I’m almost certain that’s not the case, otherwise Gura & Co. would have picked near or total ban states like Hawaii, Illinois or New Jersey, or of course D.C. That’s because Maryland is probably the least obnoxious anti-state; in the case of CCW they actually do sometimes grant licenses when real need is demonstrated, and then take them away when they judge the need is over.

      Which makes this an infinitely better test case, since there are no facts to be argued about the plaintiff. Maryland did judge this citizensubject to be trustworthy to carry concealed, and therefore admits that its citizens can be trusted. The only argument is how much can they be trusted, and here the facts are not on their side (witness Clayton and company’s dismantling of Concealed Carry Killers (disclaimer, I was one of his research minions)) so it pretty much comes down to an interpretation of law.

      Which means this case will very likely tell us how close we are to Brown v. Board of Education in our particularly civil rights struggle.

      • beatbox says:

        You are right. I am sure they took the best case they have. But I do think that they are counting on Maryland doing everything they can to fight it in court rather than change the law to, i dunno, grant this guy a license, or offer permanent renewal or something else that would derail-delay this case.

        • Harold says:

          Fortunately that doesn’t work in this sort of litigation, or so is my strong impression. The courts don’t want to waste their time getting caught up in a game of wack-a-mole.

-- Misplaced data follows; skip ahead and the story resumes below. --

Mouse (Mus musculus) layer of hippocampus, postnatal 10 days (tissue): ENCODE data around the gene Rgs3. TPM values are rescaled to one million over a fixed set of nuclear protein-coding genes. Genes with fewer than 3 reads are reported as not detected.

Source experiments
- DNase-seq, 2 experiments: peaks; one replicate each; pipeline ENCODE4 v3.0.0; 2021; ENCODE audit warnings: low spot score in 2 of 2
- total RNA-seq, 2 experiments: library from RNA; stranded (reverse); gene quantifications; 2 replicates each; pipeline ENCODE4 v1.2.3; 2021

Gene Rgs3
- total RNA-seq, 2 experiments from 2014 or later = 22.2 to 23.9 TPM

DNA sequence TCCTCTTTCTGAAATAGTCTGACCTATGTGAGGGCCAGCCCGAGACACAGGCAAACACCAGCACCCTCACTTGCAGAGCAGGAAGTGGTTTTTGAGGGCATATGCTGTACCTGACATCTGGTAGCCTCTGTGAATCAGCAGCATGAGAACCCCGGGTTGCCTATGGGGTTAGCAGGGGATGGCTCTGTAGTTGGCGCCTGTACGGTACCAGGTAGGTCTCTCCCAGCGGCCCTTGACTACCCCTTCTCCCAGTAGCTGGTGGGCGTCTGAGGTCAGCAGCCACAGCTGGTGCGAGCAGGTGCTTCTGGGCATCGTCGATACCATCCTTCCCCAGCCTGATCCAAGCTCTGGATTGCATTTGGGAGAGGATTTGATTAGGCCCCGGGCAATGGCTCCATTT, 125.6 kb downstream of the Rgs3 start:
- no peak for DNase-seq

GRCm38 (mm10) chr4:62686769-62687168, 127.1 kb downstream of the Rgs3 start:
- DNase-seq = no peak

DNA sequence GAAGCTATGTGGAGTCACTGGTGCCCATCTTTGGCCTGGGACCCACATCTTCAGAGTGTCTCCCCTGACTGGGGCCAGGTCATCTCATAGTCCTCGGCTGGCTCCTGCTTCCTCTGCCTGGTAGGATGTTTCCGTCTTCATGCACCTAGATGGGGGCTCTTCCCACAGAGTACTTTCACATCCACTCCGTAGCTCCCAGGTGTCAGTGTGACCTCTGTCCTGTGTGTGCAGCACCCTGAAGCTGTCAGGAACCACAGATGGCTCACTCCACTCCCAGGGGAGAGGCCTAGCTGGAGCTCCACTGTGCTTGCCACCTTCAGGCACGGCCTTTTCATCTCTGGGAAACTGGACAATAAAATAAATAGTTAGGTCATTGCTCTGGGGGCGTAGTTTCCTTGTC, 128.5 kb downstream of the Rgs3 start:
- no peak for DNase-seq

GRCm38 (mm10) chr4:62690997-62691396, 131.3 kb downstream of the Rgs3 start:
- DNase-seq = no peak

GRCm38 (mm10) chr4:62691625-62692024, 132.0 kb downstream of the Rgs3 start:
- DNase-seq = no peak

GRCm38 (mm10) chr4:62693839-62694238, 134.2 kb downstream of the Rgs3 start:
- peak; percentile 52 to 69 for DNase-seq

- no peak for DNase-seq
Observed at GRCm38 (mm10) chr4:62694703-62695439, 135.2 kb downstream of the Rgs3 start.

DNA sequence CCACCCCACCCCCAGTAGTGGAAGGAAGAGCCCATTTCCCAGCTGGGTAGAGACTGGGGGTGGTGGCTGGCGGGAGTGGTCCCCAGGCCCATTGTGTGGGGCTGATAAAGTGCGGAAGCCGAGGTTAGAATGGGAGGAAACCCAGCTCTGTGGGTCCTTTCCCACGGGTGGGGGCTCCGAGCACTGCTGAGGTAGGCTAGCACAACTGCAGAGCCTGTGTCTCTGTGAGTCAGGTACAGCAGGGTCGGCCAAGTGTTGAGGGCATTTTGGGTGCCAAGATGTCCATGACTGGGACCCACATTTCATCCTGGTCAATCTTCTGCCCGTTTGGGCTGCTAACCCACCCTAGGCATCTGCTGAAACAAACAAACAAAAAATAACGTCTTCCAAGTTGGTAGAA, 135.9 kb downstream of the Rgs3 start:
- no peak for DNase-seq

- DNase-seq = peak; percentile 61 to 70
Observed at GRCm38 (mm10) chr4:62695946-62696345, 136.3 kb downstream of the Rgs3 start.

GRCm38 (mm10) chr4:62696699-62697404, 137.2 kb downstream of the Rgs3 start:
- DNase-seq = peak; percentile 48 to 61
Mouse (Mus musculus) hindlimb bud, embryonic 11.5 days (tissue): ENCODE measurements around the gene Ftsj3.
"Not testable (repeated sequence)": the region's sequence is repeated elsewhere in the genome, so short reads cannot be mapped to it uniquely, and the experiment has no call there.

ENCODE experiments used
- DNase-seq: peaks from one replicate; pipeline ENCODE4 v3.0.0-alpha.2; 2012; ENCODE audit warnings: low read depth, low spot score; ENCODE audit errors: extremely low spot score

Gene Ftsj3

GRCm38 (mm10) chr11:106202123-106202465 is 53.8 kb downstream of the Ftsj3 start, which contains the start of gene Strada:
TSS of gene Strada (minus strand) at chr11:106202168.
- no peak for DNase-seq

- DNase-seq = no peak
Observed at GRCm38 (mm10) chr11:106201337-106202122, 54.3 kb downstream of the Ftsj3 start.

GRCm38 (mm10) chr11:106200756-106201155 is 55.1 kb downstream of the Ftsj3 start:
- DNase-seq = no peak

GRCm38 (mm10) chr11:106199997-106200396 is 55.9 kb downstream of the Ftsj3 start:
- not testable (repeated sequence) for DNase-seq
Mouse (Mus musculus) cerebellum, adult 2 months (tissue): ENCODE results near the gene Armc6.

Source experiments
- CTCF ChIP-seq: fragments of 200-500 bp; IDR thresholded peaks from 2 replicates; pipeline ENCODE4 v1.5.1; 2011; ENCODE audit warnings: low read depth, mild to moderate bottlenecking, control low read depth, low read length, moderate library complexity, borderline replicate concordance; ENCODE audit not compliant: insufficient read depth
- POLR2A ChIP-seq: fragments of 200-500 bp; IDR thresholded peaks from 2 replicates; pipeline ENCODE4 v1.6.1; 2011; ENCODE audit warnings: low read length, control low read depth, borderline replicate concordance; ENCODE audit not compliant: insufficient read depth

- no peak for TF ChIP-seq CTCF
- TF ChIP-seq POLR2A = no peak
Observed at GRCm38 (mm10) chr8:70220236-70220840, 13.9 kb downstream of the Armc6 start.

• @Harold: This is incorrect.

        Gura and Co. *did* in fact bring challenges in multiple states and in multiple circuits including New Jersey. The aim was to get diverse opinions which would make bringing a case to the SCOTUS more likely.

        In addition to Woollard, there is Kachalsky v. Cacace in New York which is on appeal to the 2nd Circuit Ct of Appeals, the two Illinos cases (Shepherd and Moore) on appeal to the 7th Circuit, multiple California cases, and what was Muller v. Maenza in NJ. This last case is on appeal to the 3rd ciruit.

        • Harold says:

          Errr, I was more referring to the state’s perceived resistance; all of these states will obviously fight tooth and nail, and a circuit split may be needed to get this to the Supreme Court (and can’t hurt).

          Illinois could be the hardest one, since technically they don’t allow any citizenssubjects to carry concealed. NJ would be next; last time I checked it was said they had about 1,900 outstanding (compare to 12,000 in Maryland), all supposedly to people handling a lot of cash or the like (and then Hawaii and one would hope D.C. would fall in a like manner).

          The NY and California cases should be the easiest in establishing consistent criteria across the municipalities of the respective states (and then Massachusetts and perhaps NYC should be slam dunks).

          But without looking at the particulars of each case, just going by what I know of the law, Maryland is perhaps the only one that could clearly and cleanly establish shall issue as the law of the land. All the rest would probably allow a degree of discretion in the issuing authorities if the courts see fit.

      • Ian Argent says:

        There is an SFA-backed case in NJ covering substantially the same material. Interestingly, NJ tried to moot the case by granting the lead plaintiff his carry permit.